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Sony PlayStation 3

Look and Feel:

The design of the PlayStation 3 has sparked controversy since it was first unveiled -- some think that it looks sleek and futuristic, while others think that it looks oversized and bulbous. I have to say that I was never a fan of the design when I first saw pictures, and I was even less of a fan when I saw it first hand at E3 last year.

However, now that I've had a PS3 sitting underneath my TV for a couple of months I'e started to warm to its somewhat full figure. It's also worth remembering that although the PlayStation 3 is significantly larger than the Xbox 360, the latter uses a truly massive external power supply, while the PS3's PSU is built into the casing.

Standing the PlayStation 3 next to the Xbox 360 and the Wii really highlighted the fact that the X360 looks more like a computer product than a consumer electronics device. Whereas both the PS3 and the Wii are finished in glossy plastic, that will no doubt complement your shiny new high definition TV, the Xbox 360 just looks a bit dull by comparison.

Of course the down side of the glossy black finish on the PS3 is that it collects fingerprints at an alarming rate -- especially when you have a 14 month old daughter who likes to press buttons! Likewise, the chrome face plate becomes just as grubby in no time at all. In fact even if you can avoid the fingerprint problem, you'll find that the glossy finish will be marred by excessive layers of dust in a matter of days.

Sony PlayStation 3 Look and Feel Sony PlayStation 3 Look and Feel Sony PlayStation 3 Look and Feel
The front of the PS3 is dominated by the slot loading Blu-ray drive with the obligatory PlayStation logo mounted just below the slot. As with the PS2, the logo can be rotated, ensuring the correct orientation whether you opt for horizontal or vertical operation. In front of the drive are touch sensitive eject and power buttons -- yes my daughter loves pressing these at every opportunity! To the left of the Blu-ray drive is a hinged door that hides a memory card reader -- this accepts CompactFlash, SD, miniSD and MemoryStick formats. Below the card reader are four USB 2.0 ports -- these can be used for all manner of accessories as well as charging the controller.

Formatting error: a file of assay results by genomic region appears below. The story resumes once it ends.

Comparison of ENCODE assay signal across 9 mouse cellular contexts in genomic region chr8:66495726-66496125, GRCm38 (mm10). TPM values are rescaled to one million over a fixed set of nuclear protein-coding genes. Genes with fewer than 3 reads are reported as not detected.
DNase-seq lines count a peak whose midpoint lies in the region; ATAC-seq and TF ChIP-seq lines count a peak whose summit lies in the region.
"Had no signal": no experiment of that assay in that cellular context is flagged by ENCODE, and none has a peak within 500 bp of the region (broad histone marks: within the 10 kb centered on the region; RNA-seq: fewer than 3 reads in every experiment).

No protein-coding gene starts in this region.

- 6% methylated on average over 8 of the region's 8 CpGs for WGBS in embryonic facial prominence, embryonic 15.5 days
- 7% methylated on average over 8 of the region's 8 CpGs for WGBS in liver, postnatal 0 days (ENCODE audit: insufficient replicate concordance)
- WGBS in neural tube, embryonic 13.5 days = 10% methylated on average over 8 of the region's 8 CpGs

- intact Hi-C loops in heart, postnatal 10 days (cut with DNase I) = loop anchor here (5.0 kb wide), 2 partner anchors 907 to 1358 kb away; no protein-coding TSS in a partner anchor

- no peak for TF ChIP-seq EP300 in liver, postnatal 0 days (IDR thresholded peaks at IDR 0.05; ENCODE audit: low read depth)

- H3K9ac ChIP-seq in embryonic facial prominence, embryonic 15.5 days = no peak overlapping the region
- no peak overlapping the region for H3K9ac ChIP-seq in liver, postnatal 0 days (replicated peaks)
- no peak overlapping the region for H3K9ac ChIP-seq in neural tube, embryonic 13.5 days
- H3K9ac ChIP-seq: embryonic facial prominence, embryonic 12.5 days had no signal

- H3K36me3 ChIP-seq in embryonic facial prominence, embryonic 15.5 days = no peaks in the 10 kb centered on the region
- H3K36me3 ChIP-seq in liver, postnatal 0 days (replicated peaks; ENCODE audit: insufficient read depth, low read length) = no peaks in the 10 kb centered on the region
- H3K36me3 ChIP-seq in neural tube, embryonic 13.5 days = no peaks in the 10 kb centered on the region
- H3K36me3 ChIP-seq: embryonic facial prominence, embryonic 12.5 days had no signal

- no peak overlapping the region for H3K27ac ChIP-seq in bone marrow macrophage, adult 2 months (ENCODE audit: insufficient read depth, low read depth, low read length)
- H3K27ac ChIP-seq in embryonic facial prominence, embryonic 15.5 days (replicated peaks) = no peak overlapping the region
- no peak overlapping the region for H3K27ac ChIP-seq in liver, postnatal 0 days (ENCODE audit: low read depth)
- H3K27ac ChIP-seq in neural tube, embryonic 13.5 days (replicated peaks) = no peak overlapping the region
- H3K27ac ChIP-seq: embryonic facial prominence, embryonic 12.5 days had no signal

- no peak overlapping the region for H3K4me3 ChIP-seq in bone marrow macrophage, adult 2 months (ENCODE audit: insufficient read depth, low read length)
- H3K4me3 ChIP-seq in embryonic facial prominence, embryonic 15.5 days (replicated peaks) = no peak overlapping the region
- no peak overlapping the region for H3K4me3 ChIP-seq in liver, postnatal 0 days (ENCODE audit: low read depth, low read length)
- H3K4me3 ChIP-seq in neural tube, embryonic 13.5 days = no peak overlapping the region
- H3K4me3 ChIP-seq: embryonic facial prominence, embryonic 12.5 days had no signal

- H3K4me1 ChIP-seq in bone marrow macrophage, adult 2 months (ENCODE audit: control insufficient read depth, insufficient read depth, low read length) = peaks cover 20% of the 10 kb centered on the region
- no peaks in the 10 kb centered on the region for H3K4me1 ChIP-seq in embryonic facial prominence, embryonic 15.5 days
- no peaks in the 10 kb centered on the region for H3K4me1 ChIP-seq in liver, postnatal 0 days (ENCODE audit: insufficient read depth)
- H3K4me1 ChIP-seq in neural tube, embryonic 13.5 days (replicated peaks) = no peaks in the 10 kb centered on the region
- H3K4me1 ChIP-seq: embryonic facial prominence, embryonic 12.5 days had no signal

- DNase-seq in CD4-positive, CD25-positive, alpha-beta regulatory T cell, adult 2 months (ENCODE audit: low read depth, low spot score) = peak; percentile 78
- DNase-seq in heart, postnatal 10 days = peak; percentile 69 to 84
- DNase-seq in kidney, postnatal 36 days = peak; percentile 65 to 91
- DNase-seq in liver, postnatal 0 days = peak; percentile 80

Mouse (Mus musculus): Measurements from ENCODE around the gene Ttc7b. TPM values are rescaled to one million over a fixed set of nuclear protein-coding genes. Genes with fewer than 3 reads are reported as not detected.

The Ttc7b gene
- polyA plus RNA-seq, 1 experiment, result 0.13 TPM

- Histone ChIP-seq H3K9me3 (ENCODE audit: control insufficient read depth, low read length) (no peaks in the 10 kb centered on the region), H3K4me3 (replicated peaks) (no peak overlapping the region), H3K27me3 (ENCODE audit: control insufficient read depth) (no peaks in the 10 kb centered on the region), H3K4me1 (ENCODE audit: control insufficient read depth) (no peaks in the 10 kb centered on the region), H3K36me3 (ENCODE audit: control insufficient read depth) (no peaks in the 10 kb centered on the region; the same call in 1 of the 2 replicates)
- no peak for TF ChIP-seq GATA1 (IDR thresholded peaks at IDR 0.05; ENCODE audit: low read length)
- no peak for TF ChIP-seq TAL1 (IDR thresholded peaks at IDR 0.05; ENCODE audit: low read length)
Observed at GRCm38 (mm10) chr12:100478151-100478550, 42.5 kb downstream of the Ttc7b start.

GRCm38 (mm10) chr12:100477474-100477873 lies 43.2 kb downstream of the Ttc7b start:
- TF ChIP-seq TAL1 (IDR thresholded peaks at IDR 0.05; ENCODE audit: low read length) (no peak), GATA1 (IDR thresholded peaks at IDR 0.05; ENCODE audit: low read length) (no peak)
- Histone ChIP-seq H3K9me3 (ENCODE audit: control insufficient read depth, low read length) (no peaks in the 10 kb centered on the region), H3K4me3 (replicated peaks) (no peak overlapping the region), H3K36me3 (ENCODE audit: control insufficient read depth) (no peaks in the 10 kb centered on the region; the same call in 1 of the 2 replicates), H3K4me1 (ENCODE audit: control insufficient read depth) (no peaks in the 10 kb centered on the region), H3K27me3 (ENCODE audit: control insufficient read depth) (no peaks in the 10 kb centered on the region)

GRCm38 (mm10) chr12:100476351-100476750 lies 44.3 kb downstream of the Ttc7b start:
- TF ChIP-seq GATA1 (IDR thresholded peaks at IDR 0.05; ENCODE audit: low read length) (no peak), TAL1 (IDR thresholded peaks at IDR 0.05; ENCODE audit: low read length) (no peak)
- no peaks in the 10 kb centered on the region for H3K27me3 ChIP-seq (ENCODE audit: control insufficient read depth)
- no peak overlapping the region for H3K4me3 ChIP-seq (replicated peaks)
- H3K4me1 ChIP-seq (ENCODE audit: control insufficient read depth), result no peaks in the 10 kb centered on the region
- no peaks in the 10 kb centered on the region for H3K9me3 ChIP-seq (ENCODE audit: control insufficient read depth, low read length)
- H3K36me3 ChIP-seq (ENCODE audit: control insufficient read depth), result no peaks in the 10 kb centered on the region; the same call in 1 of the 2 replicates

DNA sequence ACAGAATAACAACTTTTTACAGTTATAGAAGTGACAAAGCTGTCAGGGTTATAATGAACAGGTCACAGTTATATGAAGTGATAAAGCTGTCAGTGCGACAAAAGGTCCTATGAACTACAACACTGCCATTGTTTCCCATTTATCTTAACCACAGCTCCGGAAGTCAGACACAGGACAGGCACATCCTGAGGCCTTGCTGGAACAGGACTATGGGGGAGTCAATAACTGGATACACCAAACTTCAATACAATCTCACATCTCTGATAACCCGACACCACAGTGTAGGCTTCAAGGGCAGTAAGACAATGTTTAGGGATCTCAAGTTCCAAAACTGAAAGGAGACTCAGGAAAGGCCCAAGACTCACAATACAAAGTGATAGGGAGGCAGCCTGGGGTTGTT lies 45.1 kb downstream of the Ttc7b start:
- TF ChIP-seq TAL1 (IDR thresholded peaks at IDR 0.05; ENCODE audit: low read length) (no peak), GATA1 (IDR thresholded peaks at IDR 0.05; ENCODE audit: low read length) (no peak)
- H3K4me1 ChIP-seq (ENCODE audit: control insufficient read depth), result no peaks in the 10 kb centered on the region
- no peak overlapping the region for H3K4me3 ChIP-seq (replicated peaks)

At the rear of the unit you'll find a three pin power socket that accepts a standard kettle lead. It's worth noting that the power supply inside my Japanese PS3 is most definitely multi-voltage and is happy with current ranging from 100v up to 240v. I was somewhat nervous about plugging it straight into the mains without a voltage step down unit, but after much finger crossing and breath holding my PS3 didn't blow up and just dutifully went into standby mode when I flicked the hard power switch.

There's also a plethora of connectivity at the rear. The familiar PlayStation AV out is present for analogue connection to your TV, while an optical S/PDIF port will let you pump digital audio to your surround sound system. There's also an Ethernet port for hooking the PS3 up to your home network, and if you've really pushed the boat out with your network installation you'll be able to take advantage of Gigabit speeds. But the jewel in the crown of the PlayStation 3's connectivity is the HDMI port.

Unlike any other games console currently available, the PS3 can connect to your high definition TV via a digital interface, assuring the best possible picture quality. The PS3 is also one of the first devices on the market to sport an HDMI 1.3 port, which means that you'll be able to take advantage of features like Deep Colour for colour depths up to 48-bit and a wider gamut, assuming that you have a compatible screen of course. HDMI 1.3 also allows the full implementation of the new lossless audio codecs like Dolby TrueHD and DTS-HD Master Audio.

With all that high-end connectivity on offer, you're going to be pretty disappointed when you open up the box and find that Sony is only bundling a composite video cable with the machine! So, not only are you not getting an HDMI cable to get the best possible output, you're not even getting a component video cable for analogue HD output. OK, so the Wii only ships with a composite cable, but the Wii isn't a high definition powerhouse, and it¡¦s worth remembering that Microsoft ships a component video cable with the Xbox 360. So, you're going to have to factor in the cost of a high definition cable when if you're thinking of buying a PS3.